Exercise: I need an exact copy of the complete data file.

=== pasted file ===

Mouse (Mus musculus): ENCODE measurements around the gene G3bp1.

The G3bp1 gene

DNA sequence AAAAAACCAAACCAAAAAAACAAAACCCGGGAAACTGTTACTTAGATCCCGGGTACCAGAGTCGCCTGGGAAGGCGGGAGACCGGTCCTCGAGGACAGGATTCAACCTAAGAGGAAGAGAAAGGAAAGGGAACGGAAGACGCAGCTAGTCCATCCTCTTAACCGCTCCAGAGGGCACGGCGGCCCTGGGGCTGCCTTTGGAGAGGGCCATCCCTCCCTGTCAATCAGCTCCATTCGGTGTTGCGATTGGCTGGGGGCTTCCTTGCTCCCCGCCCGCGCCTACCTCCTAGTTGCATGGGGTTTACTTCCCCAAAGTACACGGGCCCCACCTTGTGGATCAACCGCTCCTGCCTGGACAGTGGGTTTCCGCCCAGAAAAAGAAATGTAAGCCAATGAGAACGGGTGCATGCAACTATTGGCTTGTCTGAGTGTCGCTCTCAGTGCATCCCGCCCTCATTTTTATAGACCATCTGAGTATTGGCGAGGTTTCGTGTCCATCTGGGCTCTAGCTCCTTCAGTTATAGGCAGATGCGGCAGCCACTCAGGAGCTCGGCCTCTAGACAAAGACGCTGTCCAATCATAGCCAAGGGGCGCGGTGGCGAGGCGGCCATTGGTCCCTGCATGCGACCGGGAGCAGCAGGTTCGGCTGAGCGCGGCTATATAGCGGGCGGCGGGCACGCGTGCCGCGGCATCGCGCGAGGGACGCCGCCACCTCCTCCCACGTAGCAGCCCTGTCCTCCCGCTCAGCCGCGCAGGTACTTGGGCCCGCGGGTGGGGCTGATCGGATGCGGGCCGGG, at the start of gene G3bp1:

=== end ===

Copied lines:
Mouse (Mus musculus): ENCODE measurements around the gene G3bp1.

The G3bp1 gene

DNA sequence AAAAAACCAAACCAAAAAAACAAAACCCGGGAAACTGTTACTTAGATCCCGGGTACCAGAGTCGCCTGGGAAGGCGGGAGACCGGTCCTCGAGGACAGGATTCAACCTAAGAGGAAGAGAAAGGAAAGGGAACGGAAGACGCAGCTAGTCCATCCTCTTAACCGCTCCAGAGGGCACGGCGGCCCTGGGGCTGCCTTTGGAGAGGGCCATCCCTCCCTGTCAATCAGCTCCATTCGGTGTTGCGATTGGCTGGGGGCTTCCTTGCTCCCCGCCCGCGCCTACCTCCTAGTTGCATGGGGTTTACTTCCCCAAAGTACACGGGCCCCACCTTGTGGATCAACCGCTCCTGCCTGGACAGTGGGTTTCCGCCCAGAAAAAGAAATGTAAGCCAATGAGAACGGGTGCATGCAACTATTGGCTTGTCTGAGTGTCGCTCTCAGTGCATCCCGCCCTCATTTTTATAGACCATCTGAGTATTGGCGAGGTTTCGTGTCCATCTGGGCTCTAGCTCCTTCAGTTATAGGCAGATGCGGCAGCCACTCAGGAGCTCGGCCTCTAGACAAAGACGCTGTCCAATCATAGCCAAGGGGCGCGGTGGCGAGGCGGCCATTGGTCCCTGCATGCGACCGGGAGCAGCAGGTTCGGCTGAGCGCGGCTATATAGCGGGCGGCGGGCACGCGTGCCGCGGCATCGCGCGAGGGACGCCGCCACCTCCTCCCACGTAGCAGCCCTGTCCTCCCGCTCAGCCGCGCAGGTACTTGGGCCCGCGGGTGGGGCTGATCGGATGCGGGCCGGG, at the start of gene G3bp1: